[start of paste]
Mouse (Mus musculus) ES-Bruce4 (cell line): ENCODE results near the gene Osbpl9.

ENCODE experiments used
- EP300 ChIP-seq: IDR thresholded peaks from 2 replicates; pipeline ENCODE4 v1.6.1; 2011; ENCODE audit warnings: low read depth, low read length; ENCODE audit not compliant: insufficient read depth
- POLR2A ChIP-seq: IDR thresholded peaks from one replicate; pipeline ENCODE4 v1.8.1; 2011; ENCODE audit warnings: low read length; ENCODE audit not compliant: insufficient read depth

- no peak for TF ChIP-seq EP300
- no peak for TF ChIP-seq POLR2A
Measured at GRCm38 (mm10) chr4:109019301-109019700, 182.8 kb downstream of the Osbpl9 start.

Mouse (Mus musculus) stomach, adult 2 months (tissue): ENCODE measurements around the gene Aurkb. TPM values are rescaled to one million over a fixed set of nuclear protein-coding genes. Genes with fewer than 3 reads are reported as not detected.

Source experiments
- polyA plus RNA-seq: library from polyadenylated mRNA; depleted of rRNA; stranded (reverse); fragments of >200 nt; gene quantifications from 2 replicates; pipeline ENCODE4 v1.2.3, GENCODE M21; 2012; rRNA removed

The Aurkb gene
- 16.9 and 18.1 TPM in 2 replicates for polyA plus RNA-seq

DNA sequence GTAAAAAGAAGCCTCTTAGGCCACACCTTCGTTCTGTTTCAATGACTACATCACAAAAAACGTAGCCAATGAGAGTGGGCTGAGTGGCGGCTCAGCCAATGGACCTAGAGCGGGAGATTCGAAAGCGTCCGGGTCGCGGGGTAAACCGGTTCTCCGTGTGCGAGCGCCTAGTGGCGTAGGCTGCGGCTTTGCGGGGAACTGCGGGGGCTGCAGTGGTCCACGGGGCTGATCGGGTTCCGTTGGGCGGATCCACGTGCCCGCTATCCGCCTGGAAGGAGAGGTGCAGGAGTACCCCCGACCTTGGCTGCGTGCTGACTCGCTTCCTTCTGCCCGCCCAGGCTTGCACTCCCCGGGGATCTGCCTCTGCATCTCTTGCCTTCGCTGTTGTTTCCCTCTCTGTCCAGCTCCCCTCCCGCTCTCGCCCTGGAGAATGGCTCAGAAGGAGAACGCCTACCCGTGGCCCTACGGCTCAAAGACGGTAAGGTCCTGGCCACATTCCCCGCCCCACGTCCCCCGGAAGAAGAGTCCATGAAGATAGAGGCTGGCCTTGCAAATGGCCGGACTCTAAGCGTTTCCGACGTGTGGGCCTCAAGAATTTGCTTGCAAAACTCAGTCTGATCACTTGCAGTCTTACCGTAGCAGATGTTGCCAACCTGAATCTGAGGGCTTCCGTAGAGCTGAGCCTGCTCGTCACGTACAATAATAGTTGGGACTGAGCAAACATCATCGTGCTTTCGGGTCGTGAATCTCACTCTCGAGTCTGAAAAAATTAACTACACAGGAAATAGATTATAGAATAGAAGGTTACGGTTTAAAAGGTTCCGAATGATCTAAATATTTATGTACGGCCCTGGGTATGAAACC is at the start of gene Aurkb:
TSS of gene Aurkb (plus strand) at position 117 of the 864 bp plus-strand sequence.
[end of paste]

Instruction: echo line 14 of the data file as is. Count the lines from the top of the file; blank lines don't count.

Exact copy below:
TSS of gene Aurkb (plus strand) at position 117 of the 864 bp plus-strand sequence.